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30 Forex Terms All Traders Should Know


30 Forex Terms All Traders Should Know

30 Forex Terms All Traders Should Know

Vantage Updated Updated Wed, 2023 June 21 09:23

The foreign exchange market, also known as forex, is the world’s largest and most liquid financial market. Trading terms can get confusing, even more so with Forex trading, which has its own technical jargon. But fret not, in this article, we will be introducing basic Forex terms that all traders should know in order to trade with confidence!

Here are the forex terms we will be covering: 

  1.  Currency pair
  2.  Base currency/Quote currency
  3.  Leverage
  4.  Bid/Ask price
  5.  Exchange rate
  6.  Margin
  7.  Pip
  8.  Lot
  9.  Bullish/Bearish
  10.  Spread
  11.  Resistance
  12.  Quote
  13.  Position
  14.  Open/Close position
  15.  Candlestick chart
  16.  Carry trade
  17.  Open order
  18.  Stop-entry order
  19.  Take-profit order
  20.  Stop loss order
  21.  Market order
  22.  Limit order
  23.  Execution
  24.  Appreciation
  25.  Depreciation
  26.  Risk management
  27.  Portfolio
  28.  Liquidation
  29.  Votality
  30.  Slippage

#1 Currency Pair

A currency pair is the quotation of two different currencies, where one is quoted against the other. A currency pair’s first listed currency is referred to as the base, and the second listed currency—which serves as the benchmark—is known as the quote. It shows the base currency required to be exchanged for one unit. 

For example, EUR/USD is a currency pair where the euro (EUR) is the base currency, and the US dollar (USD) is the quote currency. 

#2 Base Currency/Quote Currency

The base currency refers to the first currency in the currency pair. It is the currency which is being measured against the value of the second currency, also known as the quote currency.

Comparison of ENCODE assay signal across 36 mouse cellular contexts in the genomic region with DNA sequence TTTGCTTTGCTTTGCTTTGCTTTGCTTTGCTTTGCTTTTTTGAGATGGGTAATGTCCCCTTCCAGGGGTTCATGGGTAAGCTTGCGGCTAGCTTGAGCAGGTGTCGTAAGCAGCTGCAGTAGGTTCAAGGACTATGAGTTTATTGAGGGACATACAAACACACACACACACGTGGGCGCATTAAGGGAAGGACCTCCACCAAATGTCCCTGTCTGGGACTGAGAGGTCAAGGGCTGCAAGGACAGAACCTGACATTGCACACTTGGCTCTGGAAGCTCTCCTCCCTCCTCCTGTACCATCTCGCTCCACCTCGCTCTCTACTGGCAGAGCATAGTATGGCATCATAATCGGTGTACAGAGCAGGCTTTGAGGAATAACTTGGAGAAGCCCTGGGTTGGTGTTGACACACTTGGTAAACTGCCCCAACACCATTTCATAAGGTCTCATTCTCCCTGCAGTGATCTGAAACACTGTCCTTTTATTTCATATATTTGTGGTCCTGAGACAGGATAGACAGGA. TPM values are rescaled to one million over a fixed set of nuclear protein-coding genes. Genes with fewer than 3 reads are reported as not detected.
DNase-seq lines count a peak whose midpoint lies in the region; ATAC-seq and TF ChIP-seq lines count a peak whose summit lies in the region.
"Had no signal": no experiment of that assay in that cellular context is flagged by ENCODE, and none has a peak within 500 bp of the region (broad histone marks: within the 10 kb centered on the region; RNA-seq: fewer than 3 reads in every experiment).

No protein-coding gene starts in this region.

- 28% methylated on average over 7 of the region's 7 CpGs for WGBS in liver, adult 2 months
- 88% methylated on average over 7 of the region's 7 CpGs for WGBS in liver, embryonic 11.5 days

For example, in a GBP/USD currency pair, the GBP is the base currency, while the USD is the quote currency.

This shows how much USD is needed to buy one GBP.

#3 Leverage

Leverage is the use of borrowed capital to increase your trade size.

By controlling a large amount with a smaller amount, investors use leverage to magnify their purchasing power (trade size). While this amplifies potential profits, it also increases potential losses.

#4 Bid/Ask Price

The bid price is defined as the maximum price that a buyer is currently willing to pay for a security or asset. Typically, the bid price is lower than the ask price, which is the lowest price that a seller is willing to accept.

#5 Exchange Rate

Exchange rates determine the value of one’s currency when converted into another. Rates constantly change due to the supply and demand of each market which is influenced by a country’s economic performance and political health. While this affects businesses worldwide, it also gives traders opportunities to buy or sell currencies.

#6 Margin

Margin is the amount of money a trader must deposit with their broker in order to open a position in the market. The trader essentially makes a deposit to show that they can cover the potential losses.

#7 Pip

Pip stands for “point in percentage”, which is a currency pair’s smallest unit of price movement. It is used to determine whether a trade has made a profit or lost money.

An example of a one-pip move is if the price of the EUR/USD currency pair rises from 1.2000 to 1.2001. 

All currency pairs typically define a pip as the fourth decimal place, except the Japanese yen, which only has 2 decimal points (e.g. USD/JYP=86.51).

#8 Lot

A lot refers to a standardised measure of the amount of a financial instrument that can be traded. The size of a lot depends on the particular market and asset being traded, but generally, a lot represents a specific number of units of the asset. Buying or selling a lot means trading that specific number of units of the asset.

#9 Bullish/Bearish

These terms reflect the sentiments of investors regarding the market and its corresponding economic trends. The term “bullish” is used to describe a positive outlook when the market appears favourable and is experiencing an upward trend. On the other hand, “bearish” indicates a negative sentiment towards the market, typically associated with a decline in growth.